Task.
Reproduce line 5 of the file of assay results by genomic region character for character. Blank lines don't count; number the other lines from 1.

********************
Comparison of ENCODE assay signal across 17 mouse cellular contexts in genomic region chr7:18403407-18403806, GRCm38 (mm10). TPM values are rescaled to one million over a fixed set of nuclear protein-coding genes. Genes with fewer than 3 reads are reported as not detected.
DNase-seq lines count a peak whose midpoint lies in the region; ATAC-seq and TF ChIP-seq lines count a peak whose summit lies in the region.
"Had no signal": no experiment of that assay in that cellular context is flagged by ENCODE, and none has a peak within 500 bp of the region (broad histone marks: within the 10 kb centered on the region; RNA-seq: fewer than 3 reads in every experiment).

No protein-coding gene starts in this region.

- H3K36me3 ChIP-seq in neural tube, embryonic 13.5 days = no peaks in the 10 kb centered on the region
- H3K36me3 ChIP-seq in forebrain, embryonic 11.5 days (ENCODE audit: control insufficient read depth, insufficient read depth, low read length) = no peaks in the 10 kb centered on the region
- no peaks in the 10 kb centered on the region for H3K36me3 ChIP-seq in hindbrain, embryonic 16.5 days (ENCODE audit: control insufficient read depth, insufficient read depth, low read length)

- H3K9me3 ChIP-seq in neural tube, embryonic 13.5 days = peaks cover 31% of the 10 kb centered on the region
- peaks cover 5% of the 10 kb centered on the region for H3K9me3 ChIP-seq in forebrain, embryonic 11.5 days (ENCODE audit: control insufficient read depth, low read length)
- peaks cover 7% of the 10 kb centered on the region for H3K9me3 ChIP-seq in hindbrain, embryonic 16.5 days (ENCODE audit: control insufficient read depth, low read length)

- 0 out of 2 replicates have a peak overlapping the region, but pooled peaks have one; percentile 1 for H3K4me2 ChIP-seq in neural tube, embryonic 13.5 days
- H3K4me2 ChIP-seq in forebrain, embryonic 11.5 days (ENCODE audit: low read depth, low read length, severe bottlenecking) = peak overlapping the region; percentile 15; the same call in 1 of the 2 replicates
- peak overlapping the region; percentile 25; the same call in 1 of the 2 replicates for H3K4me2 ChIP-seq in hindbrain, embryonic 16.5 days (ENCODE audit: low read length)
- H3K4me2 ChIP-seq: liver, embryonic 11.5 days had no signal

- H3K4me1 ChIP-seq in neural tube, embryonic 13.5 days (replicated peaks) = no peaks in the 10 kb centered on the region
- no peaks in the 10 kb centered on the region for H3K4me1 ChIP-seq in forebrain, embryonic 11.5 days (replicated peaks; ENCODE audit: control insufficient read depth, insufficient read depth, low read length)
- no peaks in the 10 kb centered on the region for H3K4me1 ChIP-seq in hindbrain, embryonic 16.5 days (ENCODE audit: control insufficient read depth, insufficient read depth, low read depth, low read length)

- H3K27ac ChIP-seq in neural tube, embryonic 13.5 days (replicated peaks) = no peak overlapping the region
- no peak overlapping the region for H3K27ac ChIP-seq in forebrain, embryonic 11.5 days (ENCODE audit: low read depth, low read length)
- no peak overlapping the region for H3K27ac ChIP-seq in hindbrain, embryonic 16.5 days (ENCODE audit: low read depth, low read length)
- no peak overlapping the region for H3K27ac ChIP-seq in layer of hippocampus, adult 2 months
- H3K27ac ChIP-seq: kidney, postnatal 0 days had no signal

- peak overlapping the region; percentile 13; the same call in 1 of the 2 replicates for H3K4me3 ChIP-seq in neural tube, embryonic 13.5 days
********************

- H3K36me3 ChIP-seq in neural tube, embryonic 13.5 days = no peaks in the 10 kb centered on the region